Hey Alexa, Siri and Cortana: Cisco says you’re bad at business

Borg thinks own Spark voice assistant knows how to behave in the office, but we've seen it and … meh

VID Cisco will shortly give the world a voice assistant it believes has a shot at making life uncomfortable for Siri, Cortana and Alexa in the office.

The company’s effort won’t be a general-purpose bot. Instead the company plans to make it a part of its Spark collaboration portfolio and have it do things like place calls, find documents and open meetings.

The assistant was announced in November 2017, but The Reg today beheld a live demo of the tool at Cisco Live in Melbourne. Forgive us the shot-on-a-phone handheld footage, but here’s what Cisco feels is fit for public consumption.

Youtube Video

Cisco’s senior veep and general manager of applications Rowan Trollope told the event that “existing voice assistants that have traction - none of them were built for business. They were built for the consumer domain. That is a totally different domain space to the one we are interested in.”

“Those are very, very specific use cases and have their own domain and lingo.”

Robot maid

Talk down to Siri like it's a mere servant – your safety demands it


Trollope said feats like those in the video above – such as finding the particular people called “Michael” you are likely to want to call – aren’t the sort of things consumer-focussed AI assistants are likely to achieve.

Cisco therefore thinks it can combine its strong positions in collaboration hardware and software into an AI play.

“We think there is a great opportunity to do that kind of AI in business,” Trollope said.

But he couldn’t or wouldn’t say when Cisco would do it: the demo above was described as a prototype, was presented by one of the team working on it and promised to become part of an update to Cisco’s Spark suite rather than earning a major launch in its own right.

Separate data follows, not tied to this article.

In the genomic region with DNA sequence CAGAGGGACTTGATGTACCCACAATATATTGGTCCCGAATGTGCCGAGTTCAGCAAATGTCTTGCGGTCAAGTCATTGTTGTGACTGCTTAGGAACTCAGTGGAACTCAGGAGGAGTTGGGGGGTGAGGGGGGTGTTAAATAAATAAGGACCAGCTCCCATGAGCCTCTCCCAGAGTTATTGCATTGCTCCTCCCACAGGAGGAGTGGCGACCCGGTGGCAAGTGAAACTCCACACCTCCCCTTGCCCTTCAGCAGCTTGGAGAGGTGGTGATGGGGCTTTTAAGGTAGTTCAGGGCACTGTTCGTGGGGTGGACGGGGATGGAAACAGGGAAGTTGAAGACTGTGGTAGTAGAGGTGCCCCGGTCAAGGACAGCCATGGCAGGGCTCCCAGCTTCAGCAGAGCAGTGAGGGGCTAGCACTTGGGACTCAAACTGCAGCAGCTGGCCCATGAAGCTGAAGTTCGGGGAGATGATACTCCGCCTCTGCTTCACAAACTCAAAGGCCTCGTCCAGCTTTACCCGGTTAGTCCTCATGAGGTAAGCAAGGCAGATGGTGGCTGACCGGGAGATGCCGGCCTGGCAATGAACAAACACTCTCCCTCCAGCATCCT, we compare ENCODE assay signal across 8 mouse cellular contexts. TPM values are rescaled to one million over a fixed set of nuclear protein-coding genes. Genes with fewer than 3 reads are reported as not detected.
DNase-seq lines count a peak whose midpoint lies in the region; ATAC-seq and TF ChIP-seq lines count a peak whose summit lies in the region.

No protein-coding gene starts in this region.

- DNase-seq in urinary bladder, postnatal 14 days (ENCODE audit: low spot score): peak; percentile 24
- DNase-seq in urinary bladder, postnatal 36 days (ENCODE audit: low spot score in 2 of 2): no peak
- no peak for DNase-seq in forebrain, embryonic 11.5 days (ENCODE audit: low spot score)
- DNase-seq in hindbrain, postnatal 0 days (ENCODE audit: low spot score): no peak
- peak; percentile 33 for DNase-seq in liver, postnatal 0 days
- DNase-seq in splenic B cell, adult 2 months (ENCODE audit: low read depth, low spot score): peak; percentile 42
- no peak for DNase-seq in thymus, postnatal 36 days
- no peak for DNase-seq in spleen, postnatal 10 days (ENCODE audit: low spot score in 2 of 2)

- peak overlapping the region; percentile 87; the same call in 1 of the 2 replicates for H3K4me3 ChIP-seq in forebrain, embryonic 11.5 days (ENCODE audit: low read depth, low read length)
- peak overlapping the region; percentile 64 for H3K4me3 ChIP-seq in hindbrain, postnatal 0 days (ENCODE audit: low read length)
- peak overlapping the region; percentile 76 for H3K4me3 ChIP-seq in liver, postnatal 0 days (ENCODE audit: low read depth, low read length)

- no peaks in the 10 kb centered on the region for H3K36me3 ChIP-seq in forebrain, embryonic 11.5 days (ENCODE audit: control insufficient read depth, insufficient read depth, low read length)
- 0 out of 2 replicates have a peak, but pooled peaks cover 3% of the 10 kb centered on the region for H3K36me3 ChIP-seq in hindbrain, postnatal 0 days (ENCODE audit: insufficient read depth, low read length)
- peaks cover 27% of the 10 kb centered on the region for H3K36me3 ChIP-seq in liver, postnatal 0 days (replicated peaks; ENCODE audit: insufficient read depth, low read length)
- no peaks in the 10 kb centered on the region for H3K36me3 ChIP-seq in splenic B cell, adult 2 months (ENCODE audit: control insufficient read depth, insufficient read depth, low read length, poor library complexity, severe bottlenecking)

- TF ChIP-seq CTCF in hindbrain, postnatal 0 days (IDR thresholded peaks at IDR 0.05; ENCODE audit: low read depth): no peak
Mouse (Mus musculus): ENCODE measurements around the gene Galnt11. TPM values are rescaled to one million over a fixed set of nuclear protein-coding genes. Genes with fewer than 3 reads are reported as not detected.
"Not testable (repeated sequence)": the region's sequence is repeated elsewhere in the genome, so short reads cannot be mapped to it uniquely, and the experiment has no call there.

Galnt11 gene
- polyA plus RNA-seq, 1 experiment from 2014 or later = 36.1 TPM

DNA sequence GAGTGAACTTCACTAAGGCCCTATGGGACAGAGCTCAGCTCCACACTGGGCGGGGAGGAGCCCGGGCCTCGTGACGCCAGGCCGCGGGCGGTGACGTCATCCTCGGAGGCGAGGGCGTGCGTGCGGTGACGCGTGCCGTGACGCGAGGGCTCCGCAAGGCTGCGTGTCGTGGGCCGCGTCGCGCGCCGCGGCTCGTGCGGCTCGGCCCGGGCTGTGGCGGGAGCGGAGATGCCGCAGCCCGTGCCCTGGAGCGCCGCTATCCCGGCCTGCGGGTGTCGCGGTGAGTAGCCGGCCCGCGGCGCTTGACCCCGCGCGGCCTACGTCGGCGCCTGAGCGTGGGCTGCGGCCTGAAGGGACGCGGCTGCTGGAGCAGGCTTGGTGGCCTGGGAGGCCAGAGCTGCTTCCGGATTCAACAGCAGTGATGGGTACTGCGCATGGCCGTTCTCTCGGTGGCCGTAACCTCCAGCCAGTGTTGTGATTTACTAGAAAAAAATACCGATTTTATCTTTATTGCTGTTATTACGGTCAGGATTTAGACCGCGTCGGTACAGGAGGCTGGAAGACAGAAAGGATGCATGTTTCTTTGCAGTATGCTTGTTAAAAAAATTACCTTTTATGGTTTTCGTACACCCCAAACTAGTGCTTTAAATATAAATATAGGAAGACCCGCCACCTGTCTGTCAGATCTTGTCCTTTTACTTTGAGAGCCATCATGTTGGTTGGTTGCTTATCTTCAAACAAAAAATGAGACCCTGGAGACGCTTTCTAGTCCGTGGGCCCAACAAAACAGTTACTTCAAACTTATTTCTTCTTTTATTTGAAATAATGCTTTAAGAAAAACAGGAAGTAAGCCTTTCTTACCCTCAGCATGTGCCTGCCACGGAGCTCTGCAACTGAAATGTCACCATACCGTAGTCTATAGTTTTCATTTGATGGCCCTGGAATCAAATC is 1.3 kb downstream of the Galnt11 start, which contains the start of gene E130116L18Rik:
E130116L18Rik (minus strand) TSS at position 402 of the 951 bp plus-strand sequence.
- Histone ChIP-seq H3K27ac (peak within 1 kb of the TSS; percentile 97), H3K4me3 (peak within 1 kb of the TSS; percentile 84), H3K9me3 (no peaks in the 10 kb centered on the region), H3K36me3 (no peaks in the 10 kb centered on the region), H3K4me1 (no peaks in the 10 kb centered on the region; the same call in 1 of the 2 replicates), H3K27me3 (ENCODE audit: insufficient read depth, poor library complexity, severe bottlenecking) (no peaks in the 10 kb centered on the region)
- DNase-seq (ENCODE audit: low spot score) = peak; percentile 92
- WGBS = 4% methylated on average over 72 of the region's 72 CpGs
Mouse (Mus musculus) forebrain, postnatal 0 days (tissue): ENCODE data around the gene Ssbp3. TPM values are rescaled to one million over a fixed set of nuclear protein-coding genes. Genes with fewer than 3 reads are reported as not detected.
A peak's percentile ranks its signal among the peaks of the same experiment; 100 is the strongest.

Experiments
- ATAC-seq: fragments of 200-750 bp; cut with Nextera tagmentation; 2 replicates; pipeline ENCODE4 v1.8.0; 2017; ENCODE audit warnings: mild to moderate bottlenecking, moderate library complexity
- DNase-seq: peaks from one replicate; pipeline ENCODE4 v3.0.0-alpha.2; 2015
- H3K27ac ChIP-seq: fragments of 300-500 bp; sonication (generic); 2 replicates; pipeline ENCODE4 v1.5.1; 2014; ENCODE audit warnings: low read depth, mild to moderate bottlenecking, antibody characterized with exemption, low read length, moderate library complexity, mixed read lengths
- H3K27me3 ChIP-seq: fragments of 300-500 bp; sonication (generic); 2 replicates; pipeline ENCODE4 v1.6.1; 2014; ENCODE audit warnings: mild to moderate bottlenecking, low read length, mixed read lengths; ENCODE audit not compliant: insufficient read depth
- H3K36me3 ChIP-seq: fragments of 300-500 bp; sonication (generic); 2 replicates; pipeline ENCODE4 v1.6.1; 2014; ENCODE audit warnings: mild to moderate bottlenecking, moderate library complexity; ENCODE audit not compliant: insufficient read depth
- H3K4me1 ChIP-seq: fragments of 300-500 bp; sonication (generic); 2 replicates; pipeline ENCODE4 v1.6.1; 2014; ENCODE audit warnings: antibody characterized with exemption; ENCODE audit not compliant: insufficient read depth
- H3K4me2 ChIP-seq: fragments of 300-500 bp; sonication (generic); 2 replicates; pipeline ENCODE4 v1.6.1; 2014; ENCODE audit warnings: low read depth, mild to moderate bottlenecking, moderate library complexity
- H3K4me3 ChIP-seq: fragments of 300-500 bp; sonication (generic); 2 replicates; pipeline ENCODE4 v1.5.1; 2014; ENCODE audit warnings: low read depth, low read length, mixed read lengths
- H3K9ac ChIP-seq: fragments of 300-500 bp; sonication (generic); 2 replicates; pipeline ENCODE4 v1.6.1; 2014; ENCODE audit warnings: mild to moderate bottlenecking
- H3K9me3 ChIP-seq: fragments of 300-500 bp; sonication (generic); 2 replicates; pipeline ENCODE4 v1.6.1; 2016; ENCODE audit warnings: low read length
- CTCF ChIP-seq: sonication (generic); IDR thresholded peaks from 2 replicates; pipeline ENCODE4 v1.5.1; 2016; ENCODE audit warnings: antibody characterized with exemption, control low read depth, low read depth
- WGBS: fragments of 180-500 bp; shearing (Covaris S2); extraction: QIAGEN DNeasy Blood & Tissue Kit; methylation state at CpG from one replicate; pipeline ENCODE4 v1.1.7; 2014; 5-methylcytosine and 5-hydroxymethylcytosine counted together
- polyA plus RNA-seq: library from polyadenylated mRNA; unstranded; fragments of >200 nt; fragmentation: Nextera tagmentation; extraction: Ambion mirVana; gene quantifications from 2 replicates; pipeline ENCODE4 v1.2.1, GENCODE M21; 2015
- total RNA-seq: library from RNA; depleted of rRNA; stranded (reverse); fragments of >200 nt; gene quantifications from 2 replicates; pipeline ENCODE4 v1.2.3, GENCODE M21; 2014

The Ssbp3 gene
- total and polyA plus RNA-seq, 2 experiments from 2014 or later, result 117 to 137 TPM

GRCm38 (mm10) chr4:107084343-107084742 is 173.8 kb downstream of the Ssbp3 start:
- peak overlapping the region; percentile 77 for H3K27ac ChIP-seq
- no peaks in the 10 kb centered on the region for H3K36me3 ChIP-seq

Trollope also mentioned that Cisco's partnership with Apple could see Spark and Siri strike up a conversation, because he doesn't feel this is a winner-takes-all market. ®

Similar topics

Broader topics

Narrower topics

Other stories you might like

  • Cisco execs pledge simpler, more integrated networks
    Is this the end of Switchzilla's dashboard creep?

    Cisco Live In his first in-person Cisco Live keynote in two years, CEO Chuck Robbins didn't make any lofty claims about how AI is taking over the network or how the company's latest products would turn networking on its head. Instead, the presentation was all about working with customers to make their lives easier.

    "We need to simplify the things that we do with you. If I think back to eight or ten years ago, I think we've made progress, but we still have more to do," he said, promising to address customers' biggest complaints with the networking giant's various platforms.

    "Everything we find that is inhibiting your experience from being the best that it can be, we're going to tackle," he declared, appealing to customers to share their pain points at the show.

    Continue reading
  • Datacenter networks: You'll manage them from the cloud, eventually, claims Cisco
    Nexus portfolio undergoes cloudy Software-as-a-Service revamp

    Cisco's Nexus Cloud will eventually allow customers to manage their datacenter networks entirely from the cloud, says the networking giant.

    The company unveiled the latest addition to its datacenter-focused Nexus portfolio at Cisco Live this week, where the product set got a software-as-a-service (SaaS) revamp.

    "It's targeted at network operations teams that need to manage, or want to manage, their Nexus infrastructure as well as their public-cloud network infrastructure in one spot," Cisco's Thomas Scheibe – VP product management, cloud networking for Nexus & ACI product lines – told The Register.

    Continue reading
  • If you're using older, vulnerable Cisco small biz routers, throw them out
    Severe security flaw won't be fixed – as patches released this week for other bugs

    If you thought you were over the hump with Patch Tuesday then perhaps think again: Cisco has just released fixes for a bunch of flaws, two of which are not great.

    First on the priority list should be a critical vulnerability in its enterprise security appliances, and the second concerns another critical bug in some of its outdated small business routers that it's not going to fix. In other words, junk your kit or somehow mitigate the risk.

    Both of these received a CVSS score of 9.8 out of 10 in severity. The IT giant urged customers to patch affected security appliances ASAP if possible, and upgrade to newer hardware if you're still using an end-of-life, buggy router. We note that miscreants aren't actively exploiting either of these vulnerabilities — yet.

    Continue reading

Biting the hand that feeds IT © 1998–2022